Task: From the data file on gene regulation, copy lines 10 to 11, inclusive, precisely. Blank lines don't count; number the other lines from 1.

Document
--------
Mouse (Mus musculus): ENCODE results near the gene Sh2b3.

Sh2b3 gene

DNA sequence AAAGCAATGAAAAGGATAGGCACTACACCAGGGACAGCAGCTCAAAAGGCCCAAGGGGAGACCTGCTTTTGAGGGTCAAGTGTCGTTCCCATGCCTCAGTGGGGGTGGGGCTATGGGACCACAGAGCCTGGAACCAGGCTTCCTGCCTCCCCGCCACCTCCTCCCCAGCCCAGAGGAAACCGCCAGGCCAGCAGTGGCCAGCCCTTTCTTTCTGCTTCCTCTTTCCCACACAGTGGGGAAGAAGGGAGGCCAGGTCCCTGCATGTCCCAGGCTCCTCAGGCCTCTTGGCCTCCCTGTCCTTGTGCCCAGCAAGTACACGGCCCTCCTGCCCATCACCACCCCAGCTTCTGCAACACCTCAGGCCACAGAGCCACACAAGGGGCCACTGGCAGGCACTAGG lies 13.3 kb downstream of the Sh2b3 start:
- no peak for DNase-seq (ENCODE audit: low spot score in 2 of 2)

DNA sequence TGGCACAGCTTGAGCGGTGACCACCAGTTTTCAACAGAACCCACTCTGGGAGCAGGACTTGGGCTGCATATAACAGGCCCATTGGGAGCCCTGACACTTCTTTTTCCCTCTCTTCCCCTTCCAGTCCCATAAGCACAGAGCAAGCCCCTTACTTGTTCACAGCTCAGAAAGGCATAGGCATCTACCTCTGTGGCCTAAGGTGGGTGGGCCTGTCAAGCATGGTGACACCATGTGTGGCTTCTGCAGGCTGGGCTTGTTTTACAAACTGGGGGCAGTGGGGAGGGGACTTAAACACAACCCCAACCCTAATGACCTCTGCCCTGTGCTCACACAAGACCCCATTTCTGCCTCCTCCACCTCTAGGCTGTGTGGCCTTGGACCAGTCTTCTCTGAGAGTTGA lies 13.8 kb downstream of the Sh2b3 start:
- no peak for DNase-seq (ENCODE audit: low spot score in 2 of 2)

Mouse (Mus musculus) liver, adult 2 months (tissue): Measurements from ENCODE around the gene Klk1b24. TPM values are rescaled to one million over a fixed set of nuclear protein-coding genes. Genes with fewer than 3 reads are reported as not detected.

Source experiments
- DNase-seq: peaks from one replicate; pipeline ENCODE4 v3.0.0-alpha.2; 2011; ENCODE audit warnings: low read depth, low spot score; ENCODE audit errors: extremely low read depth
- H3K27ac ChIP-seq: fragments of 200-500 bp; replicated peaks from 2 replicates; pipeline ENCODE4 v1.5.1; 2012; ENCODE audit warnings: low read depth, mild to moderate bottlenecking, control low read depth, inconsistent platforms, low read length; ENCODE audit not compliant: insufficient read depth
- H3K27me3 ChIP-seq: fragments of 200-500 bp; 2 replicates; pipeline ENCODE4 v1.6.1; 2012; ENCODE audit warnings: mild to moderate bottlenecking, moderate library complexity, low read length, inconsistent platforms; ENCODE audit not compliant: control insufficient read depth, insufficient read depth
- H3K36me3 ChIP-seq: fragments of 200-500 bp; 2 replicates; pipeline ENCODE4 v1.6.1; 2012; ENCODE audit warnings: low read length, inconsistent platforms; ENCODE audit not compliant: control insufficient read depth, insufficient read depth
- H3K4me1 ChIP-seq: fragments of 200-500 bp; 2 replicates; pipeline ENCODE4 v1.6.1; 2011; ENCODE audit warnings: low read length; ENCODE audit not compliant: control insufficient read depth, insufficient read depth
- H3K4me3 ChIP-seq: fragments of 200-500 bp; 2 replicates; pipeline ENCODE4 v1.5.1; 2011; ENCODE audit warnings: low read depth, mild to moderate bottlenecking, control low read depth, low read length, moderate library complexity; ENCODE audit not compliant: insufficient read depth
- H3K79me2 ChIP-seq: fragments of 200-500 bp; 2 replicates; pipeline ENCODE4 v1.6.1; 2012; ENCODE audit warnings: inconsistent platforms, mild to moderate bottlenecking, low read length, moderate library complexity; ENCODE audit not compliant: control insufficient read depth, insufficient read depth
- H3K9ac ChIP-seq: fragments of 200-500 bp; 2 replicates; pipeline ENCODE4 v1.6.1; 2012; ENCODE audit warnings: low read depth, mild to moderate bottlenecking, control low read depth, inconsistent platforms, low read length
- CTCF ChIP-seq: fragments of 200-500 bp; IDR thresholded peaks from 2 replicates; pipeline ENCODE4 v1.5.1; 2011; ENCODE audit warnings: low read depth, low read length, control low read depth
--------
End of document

- H3K27ac ChIP-seq: fragments of 200-500 bp; replicated peaks from 2 replicates; pipeline ENCODE4 v1.5.1; 2012; ENCODE audit warnings: low read depth, mild to moderate bottlenecking, control low read depth, inconsistent platforms, low read length; ENCODE audit not compliant: insufficient read depth
- H3K27me3 ChIP-seq: fragments of 200-500 bp; 2 replicates; pipeline ENCODE4 v1.6.1; 2012; ENCODE audit warnings: mild to moderate bottlenecking, moderate library complexity, low read length, inconsistent platforms; ENCODE audit not compliant: control insufficient read depth, insufficient read depth